- Two sides talk past each other over South China Sea tensions
- Xi says common interests outnumber differences with U.S.
The 32-page outcome document from two days of talks between U.S. and Chinese leaders didn’t mention tension over Beijing’s actions in the disputed South China Sea, reflecting how far apart the countries remain over the issue.
The closest the two sides got after the Strategic and Economic Dialogue in Beijing was the 30th of 120 points, where they reaffirmed their “commitment to uphold the principle of peaceful resolution of disputes” in the Asia-Pacific region.
The annual dialogue is billed as a chance for the world’s two biggest economies to shore up ties and work on areas of disagreement, in what the U.S. cites as the most important bilateral relationship there is. The final document from the diplomacy and strategy portion of the talks signaled that the South China Sea remains an area they don’t see eye-to-eye on.
“The key is to always bear in mind that our common interests outnumber our differences,” President Xi Jinping said in a meeting with Secretary of State John Kerry as the dialogue concluded on Tuesday. “So we need to respect each other’s core interests and major concerns and on that basis, try to work together to seek solutions to the differences.”
China contests more than 80 percent of the South China Sea, through which more than $5 trillion in seaborne trade passes every year, its claims overlapping those from countries like Vietnam and the Philippines. It has reclaimed more than 3,000 acres of land in the past few years, and built some military infrastructure, including airstrips.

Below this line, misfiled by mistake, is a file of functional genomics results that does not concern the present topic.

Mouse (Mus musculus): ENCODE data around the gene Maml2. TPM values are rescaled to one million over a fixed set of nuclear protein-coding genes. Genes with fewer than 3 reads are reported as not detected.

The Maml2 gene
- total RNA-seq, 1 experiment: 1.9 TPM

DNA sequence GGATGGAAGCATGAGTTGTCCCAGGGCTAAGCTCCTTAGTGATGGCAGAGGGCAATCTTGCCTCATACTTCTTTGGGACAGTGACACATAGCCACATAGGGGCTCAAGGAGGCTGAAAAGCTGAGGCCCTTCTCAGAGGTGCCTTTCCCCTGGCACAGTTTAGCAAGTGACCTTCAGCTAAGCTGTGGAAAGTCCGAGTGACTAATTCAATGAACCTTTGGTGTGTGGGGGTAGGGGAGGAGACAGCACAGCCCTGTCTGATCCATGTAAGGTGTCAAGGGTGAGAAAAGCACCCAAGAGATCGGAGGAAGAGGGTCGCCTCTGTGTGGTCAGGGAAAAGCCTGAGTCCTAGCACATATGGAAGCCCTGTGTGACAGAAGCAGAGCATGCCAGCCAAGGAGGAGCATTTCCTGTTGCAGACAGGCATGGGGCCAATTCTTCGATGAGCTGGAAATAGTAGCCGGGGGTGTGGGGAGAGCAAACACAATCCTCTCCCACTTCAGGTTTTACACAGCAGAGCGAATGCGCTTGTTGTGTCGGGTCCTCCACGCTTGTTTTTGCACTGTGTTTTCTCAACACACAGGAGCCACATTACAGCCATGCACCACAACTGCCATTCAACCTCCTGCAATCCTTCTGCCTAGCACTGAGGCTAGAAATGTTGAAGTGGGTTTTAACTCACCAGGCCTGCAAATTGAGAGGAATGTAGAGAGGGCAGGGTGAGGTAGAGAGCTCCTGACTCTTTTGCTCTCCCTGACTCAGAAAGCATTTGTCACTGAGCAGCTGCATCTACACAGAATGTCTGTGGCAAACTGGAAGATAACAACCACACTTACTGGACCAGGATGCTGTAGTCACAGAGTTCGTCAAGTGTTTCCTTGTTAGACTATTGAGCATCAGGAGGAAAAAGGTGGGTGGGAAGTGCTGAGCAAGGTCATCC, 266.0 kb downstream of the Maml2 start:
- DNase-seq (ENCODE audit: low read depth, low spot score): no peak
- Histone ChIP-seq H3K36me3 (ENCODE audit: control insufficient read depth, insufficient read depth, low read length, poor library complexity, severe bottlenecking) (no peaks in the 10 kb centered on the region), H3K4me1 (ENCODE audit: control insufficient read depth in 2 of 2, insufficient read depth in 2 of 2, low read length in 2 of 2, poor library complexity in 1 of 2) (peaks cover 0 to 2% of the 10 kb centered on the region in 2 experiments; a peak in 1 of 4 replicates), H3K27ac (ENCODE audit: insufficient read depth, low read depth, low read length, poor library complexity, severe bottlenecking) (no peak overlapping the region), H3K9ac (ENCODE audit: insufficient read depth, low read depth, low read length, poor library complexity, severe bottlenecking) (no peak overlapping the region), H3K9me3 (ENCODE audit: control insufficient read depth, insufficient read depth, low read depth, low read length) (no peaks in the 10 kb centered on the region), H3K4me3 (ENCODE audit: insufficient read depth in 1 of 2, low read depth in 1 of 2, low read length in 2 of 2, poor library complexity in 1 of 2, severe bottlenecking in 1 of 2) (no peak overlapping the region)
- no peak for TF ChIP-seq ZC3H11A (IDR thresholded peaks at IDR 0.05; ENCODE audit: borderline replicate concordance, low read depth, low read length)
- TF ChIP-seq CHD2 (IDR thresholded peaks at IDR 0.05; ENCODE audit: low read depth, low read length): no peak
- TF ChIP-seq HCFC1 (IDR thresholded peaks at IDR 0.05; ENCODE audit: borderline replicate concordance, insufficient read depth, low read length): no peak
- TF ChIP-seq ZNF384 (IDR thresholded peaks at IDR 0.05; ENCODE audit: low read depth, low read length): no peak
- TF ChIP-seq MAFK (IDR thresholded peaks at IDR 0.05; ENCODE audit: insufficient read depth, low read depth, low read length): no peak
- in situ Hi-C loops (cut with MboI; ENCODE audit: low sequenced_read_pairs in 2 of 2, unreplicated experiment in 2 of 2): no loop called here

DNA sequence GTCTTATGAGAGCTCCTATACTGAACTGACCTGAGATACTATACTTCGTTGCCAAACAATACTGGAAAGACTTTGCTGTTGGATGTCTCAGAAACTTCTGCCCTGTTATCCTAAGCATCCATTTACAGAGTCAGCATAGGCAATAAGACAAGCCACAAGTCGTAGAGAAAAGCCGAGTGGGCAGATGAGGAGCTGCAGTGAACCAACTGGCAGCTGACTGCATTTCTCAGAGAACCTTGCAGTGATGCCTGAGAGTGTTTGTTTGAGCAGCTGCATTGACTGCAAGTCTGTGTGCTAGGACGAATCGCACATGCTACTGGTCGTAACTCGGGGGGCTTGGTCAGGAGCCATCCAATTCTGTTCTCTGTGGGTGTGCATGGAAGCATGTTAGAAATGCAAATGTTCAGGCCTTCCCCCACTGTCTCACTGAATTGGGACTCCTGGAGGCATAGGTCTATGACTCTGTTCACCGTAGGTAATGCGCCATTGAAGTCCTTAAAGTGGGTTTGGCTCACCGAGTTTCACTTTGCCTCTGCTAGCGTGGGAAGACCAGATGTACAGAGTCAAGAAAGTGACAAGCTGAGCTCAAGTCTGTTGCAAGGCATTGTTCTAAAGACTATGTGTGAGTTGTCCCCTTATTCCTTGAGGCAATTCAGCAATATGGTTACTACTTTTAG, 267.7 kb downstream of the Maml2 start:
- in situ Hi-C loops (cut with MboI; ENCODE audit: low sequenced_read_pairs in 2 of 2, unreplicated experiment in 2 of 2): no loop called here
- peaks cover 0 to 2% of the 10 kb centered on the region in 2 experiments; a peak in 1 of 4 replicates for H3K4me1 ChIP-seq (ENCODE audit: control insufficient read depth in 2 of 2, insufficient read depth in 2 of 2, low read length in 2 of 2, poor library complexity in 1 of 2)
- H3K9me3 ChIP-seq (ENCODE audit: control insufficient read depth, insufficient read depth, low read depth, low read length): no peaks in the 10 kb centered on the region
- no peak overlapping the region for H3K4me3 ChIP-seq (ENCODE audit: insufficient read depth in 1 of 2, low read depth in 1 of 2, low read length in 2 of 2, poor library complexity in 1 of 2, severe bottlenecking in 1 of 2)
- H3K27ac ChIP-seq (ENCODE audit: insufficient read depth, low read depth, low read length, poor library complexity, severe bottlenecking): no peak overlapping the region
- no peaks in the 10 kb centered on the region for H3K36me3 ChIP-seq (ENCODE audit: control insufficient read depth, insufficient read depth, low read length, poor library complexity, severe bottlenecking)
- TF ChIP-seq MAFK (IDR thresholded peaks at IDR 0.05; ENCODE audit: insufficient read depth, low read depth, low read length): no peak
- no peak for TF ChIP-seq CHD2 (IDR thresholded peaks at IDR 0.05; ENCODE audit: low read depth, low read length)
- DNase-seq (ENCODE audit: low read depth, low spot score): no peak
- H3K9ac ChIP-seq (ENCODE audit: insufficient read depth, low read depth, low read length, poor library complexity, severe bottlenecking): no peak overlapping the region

Points of Agreement
Over the course of the June 6-7 talks, the countries affirmed their desire for North Korea to abandon its pursuit of nuclear weapons, and to work together to seek reconciliation in Afghanistan. They pledged to implement the Paris climate-change agreement by the end of the year and to work toward an agreement to control unregulated commercial fishing in the Arctic Ocean.
There was agreement also enhance communication on military issues, Vice Foreign Minister Zheng Zeguang said Tuesday in a briefing, without giving specifics. The countries have developed a code for unplanned encounters at sea that covers the military but does not extend to the coast guard, and it’s non-navy boats that China is increasingly using to assert its South China Sea claims, patrolling the area and chasing away other vessels.
On the South China Sea, possibly the single-biggest source of tension now, the countries appeared to talk past each other.
China has already said it won’t heed a ruling from a United Nations tribunal, expected within weeks, on a dispute over the waterway with the Philippines. Some security analysts have said China could soon build on the Scarborough Shoal, which it wrested from the Philippines in 2012, a move the U.S. has warned it would “take action” over.
The friction was on display during Kerry’s talks with State Councilor Yang Jiechi. In the meeting, Kerry reiterated that the U.S. doesn’t take a position on sovereignty claims in the region. Seconds later, Yang said “China hopes the U.S. will honor its promise of not taking a position on the territorial disputes.” A later story by the official Xinhua News Agency made no mention of Kerry’s remarks.
The atmosphere echoed the dynamic last weekend at the Shangri-La security dialogue in Singapore, where U.S. Defense Secretary Ash Carter said China risks erecting a “Great Wall of self-isolation” in Asia over its actions in the South China Sea.
Chinese Admiral Sun Jianguo used a subsequent speech in Singapore to highlight his military’s cooperation in the western Pacific, while implicitly questioning the U.S. tactic of sailing ships near reefs that China claims in what the Pentagon calls freedom of navigation operations.
“Our position is very clear with respect to maritime law,” Kerry said. “We want the traditional historic freedom of navigation and overflight to be respected; China has said it will be respected.”
At the same time, Kerry sought to highlight how stronger ties with China allowed the two sides to move past areas of dispute.
“We do have some differences but what we did over the last two days was professionally, respectfully, I think thoughtfully articulate those differences and agreed on ways in which we can try to find progress,” Kerry said.
— With assistance by Nick Wadhams